Lucid Culture

JAZZ, CLASSICAL MUSIC AND THE ARTS IN NEW YORK CITY

Song of the Day 7/24/10

Our daily best 666 songs of alltime countdown is working its way through the top ten: just five days left before we reach the greatest song ever. Saturday’s song is #5:

Erica Smith & the 99 Cent Dreams – All the King’s Horses

“Until one among you burns to tell this tale, I’ll hear a lie in every word you utter,” the New York Americana chanteuse sings stoically and hauntingly over a lush, jangly bed of guitars in this nine-minute epic. Sean Dolan’s lyric casts a medieval travelogue as Orwellian nightmare:

Way down here the high sheriff
Keeps a list of names
And next to every one
Is the reason for their shame
Some were unwed mothers
Some were partners in crime
Some sold transport papers from paradise
Others just stayed high all the time
Some people get more than they need
Some people ain’t got enough
Some call it good fortune, some call it greed
Some call the sheriff when things get rough
Goddamn the hangman…

The procession marches on, through the shadows, as the atrocities mount. And how little has changed over the centuries:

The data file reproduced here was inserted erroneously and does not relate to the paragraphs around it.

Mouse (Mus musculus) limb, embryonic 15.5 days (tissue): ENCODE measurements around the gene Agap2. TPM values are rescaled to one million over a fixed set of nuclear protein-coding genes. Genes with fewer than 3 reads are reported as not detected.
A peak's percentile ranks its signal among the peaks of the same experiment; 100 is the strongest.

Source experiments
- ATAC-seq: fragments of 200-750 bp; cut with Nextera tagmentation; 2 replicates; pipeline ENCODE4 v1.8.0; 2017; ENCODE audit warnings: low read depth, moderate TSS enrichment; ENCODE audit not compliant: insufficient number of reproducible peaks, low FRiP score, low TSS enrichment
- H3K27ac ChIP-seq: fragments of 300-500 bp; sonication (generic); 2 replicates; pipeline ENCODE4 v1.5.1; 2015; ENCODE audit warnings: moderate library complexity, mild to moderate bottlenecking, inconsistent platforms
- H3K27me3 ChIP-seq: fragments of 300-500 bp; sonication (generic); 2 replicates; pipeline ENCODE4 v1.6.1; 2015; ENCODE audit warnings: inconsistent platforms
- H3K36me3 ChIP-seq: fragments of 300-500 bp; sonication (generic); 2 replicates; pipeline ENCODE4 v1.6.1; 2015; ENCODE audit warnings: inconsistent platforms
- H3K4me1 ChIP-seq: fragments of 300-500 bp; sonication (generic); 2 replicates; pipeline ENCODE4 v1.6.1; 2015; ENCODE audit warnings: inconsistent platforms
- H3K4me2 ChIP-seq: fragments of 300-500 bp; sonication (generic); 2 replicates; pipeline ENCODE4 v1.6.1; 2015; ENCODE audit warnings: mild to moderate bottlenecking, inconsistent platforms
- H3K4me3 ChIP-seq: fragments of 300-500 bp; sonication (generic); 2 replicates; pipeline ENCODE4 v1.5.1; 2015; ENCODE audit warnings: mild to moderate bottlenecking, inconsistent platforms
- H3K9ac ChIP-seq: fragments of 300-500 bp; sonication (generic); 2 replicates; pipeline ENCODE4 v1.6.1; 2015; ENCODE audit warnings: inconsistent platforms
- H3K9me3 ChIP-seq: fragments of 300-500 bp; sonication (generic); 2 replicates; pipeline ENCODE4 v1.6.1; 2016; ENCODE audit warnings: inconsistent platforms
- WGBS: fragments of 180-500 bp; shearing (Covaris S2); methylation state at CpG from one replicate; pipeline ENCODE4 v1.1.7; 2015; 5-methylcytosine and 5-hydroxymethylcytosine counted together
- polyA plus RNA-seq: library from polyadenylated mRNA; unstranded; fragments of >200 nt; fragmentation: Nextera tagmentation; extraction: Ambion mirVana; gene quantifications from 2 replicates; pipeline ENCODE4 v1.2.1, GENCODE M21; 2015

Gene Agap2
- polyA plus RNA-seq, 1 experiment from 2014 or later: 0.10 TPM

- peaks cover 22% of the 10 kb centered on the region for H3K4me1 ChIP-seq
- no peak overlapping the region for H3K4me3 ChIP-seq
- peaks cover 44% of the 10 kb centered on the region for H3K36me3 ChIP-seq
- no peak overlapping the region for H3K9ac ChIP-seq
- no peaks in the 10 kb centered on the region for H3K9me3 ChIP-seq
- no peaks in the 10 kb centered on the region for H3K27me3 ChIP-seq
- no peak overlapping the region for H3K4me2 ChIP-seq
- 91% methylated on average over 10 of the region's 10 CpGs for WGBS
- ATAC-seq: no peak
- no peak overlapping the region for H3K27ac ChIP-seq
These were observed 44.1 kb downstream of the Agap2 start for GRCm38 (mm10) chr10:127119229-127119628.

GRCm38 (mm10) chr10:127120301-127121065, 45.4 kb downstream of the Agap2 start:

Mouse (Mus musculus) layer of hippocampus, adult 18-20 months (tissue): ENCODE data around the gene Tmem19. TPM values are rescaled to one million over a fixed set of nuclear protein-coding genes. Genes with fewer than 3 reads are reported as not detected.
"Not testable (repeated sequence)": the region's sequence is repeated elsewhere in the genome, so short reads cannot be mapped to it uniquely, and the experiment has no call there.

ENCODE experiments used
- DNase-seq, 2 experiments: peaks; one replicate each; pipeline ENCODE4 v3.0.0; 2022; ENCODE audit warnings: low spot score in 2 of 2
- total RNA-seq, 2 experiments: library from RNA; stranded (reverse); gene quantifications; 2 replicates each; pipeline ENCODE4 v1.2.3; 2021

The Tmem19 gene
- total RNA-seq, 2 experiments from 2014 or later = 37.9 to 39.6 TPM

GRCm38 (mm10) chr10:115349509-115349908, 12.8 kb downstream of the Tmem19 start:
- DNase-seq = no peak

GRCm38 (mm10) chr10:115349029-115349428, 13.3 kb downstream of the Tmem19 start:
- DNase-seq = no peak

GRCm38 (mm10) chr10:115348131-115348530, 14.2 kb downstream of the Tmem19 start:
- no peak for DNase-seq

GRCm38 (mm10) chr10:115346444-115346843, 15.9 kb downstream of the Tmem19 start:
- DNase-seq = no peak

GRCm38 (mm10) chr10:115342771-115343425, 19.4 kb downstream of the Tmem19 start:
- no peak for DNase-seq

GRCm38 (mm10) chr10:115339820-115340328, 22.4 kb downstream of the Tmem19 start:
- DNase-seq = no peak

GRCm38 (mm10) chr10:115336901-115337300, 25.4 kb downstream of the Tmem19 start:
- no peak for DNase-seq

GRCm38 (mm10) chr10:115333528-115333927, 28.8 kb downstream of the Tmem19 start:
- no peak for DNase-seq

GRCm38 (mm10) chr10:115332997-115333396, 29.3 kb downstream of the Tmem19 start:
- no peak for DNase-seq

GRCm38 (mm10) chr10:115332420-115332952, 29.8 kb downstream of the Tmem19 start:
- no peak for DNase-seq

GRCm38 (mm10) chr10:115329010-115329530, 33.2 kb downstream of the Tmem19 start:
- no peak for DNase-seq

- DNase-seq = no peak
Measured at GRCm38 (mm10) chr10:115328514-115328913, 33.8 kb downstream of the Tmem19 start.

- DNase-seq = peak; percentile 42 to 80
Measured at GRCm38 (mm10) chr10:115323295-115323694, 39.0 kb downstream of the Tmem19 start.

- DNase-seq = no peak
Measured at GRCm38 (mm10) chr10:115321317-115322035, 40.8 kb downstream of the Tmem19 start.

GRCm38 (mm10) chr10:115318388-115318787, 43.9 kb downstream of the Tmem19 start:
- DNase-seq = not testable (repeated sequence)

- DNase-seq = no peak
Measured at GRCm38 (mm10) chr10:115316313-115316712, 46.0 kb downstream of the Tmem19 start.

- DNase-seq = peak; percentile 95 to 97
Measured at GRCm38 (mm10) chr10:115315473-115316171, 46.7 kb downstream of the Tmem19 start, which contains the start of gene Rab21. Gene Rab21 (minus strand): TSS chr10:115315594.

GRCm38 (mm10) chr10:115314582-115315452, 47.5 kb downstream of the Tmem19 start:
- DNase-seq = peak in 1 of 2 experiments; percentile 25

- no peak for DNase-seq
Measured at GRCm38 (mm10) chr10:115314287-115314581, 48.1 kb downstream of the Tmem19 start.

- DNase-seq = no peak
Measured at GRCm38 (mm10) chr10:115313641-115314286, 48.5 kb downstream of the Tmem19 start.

Thirty pieces of silver is a paltry sum
For those who live inside the gates
Who still make their fortunes in slaves and rum
Precious metals and interest rates

And it ends in a refugee camp:

When the battles are over the father weeps
For children and mothers all alone
Do you have enough hours left to bury your dead
Or enough days in which to atone?

It’s the centerpiece of an unreleased ep. There are also a few live bootlegs kicking around – it was a showstopper during the days of the 99 Cent Dreams, the late Dave Campbell steering the juggernaut with characteristic agility behind the drum kit.

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July 24, 2010 Posted by | lists, Music, music, concert, rock music | , , , , , , , , , , , , , , , , , , , , | Leave a comment

Song of the Day 6/23/10

Every day, for a little more than a month, our best 666 songs of alltime countdown continues all the way to #1. Wednesday’s song is #36:

Bob Dylan – Lily, Rosemary & the Jack of Hearts

Symbolically charged nine-minute epic, a murder mystery that ends on a bitter, cynical note like much of the rest of Blood on the Tracks. Reputedly Dylan played it live once and then gave up on it; New York rockers Mary Lee’s Corvette (whose live version of the complete Blood on the Tracks album is better than the original) managed to pull this one off several times: who knows when they might again.

June 23, 2010 Posted by | lists, Music, music, concert, rock music | , , , , , , , , , , , , , , , , , , , , , , , , , | Leave a comment